Yu Boya met Zhong (Zi)qi along the banks of the Clear River. They made friends (because Ziqi understood whatever Boya played on the qin), then parted. More than 10 years later (Bo Ya) came to pay (Ziqi) a visit, but he had already died. So he (broke his qin and never played again, saying in life a person is lucky to find even one person who understands his music, and) wrote this song to describe his sad thoughts.

Lyrics
1.
Last year I rowed to a Qing River landing,
and with a true gentleman unexpectedly became emotionally attached.
Suddenly, upon now arriving at the river,
I don't see my music friend and so am empty and sad.
Heartbreak, heartbreak, more heartbreak!
The Yangzi and Han rivers just make me gloomy.
I have such strong feelings I can't bear to go to your grave,
(so here I must) sprinkle the wine in drops, becoming empty as I pour.

2.
We each came from a separate part of the world,
but by the Qin river that moonlit night our feelings were unforgettable.
I returned to visit you, but you had died,
causing all to be aggrieved, hearts perturbed.
Ziqi, Ziqi, Ziqi, Alas!
Listen to my qin's words of allusion.
The melody is elevated, the song is sad, the sound is wailing.
Just thinking of you brings tears like rain.

3.
Thinking of you is bitter, my emotions seem foolishly doting.
The qin sounds are urgent and share the misery.
Sharing the misery, the heart becomes sad.
As for people who understand music, who else is there?
As for people who understand music, who else is there?

 
4. Withdrawing from Society (Shen Qi Mi Pu, 1425)

The Emaciated Immortal says this tune was composed by Xu You (ca. 23rd century BCE). Of all the lofty and pure tunes mentioned in Qin History, this one is the loftiest and most ancient. According to what is written in Zhuangzi:


"(Emperor) Yao, (wanting to) cede the world to (the sage) Xu You, said, 'If a torch is not extinguished when the sun or moon come out, won't it be hard (for it to have any effect)? And if one continues irrigating when it is raining, won't it be toilsome (for it to have any effect)? You stand up (for your principles), and so the world is well-ordered; if I continue to officiate over it, I will see myself as wasting my time. Please accept (control of) the world.'

"Xu You said, 'With you governing, the world has been well-ruled; if I were to do it instead of you, I would be doing it only for the fame! Fame is a by-product of reality; would I want to be just a by-product? The tailor-bird sewing its nest in the deep forest uses only one branch; the tapir drinking from a river takes no more than will fill its stomach. Go back and take a rest, my lord! I have no use for worldly affairs. Even if the chef in the kitchen is not working, the sacrificial officials do not leave the sacrificial vessels to substitute for him.'"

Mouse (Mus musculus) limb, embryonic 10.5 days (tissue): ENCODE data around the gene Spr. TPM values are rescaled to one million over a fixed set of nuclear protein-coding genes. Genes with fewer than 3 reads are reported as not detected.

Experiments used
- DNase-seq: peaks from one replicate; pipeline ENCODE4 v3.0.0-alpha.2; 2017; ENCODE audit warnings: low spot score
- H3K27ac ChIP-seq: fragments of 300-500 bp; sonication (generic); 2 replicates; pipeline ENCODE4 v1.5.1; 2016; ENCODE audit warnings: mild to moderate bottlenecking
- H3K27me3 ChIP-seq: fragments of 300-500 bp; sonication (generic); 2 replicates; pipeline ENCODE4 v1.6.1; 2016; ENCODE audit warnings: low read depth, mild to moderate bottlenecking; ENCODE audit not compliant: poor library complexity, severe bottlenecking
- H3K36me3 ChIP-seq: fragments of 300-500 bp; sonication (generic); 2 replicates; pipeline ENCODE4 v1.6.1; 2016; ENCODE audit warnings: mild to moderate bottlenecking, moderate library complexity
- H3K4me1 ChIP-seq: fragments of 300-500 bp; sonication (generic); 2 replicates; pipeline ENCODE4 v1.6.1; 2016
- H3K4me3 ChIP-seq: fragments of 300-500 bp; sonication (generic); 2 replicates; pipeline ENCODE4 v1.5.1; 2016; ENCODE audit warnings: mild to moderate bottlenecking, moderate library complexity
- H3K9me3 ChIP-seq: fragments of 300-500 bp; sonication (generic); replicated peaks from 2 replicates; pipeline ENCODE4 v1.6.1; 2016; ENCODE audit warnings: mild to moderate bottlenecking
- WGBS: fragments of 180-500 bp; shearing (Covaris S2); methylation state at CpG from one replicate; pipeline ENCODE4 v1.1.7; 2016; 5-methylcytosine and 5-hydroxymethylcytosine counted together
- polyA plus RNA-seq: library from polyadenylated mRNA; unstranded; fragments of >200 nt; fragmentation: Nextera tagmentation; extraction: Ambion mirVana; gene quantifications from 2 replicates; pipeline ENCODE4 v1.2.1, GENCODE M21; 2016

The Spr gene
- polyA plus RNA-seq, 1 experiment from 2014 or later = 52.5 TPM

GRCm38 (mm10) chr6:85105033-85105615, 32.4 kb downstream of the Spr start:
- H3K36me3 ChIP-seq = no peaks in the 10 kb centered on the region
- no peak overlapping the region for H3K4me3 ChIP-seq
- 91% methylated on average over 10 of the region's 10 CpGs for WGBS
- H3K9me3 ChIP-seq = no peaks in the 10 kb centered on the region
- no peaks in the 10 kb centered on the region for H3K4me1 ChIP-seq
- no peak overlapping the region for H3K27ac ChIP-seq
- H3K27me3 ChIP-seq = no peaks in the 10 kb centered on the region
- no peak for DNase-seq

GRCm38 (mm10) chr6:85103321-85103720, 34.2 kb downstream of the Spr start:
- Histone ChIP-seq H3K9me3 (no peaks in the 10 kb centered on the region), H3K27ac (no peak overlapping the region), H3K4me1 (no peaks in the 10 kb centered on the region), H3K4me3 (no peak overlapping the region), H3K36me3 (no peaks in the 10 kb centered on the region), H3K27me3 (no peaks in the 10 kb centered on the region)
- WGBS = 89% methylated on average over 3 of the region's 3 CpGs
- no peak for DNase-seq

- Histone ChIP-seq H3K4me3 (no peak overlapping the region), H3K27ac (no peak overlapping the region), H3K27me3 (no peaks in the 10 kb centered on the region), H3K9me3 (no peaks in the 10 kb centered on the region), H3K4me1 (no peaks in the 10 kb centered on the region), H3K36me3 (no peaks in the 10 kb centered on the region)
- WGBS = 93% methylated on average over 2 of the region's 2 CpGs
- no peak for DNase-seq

Thereupon (Xu You) withdrew from society, secluding himself at Mount Ji and writing this composition.

 
5. Courting Phoenix Suite (Xilutang Qintong, 1459), in three parts:

a. Modal Introduction,
b. Linqiong Prelude
c. Courting Phoenix

Sima Xiangru (179-117 BCE) wandered into Linqiong, where he met Wenjun, the daughter of Zhuo Wangsun, who was recently widowed. He wrote these (lyrics) to seduce her. (She heard them from another room when he played them at a gathering in her father's home), and so she eloped with him and they both went back to Chengdu. Later this was made into a qin melody. (Sima Xiangru also became a famous poet).

Lyrics
A. (sung during section 3)
This male phoenix has returned to his old home,
from roaming the four seas searching for his mate.
Time was not yet ripe, there was no way to meet her;
then what a surprise: this evening I come up to this hall,
and there's a dazzling maiden in the women's quarters.
The room near but she far: this poisons my guts.
How can we entwine our necks like mandarin ducks?
How can we flutter about, and together soar?

B. (sung during section 8)
Lady phoenix, lady phoenix: come with me and nest,
be supported, breed with me, forever be my wife,
exchange love in the usual way, our hearts harmonious:
at midnight if you follow me who will know?
Our wings together will rise, fluttering as high we fly.
If your are unmoved by my feelings, I will be miserable.

 
6. Falling into Grief (Shen Qi Mi Pu, 1425)

The Emaciated Immortal says there are two qin melodies called Li Sao, one of 18 sections written by Qu Yuan (332-295) himself, and one of 11 sections written by later people in memory of (Qu Yuan). The Falling Into Grief Classic says,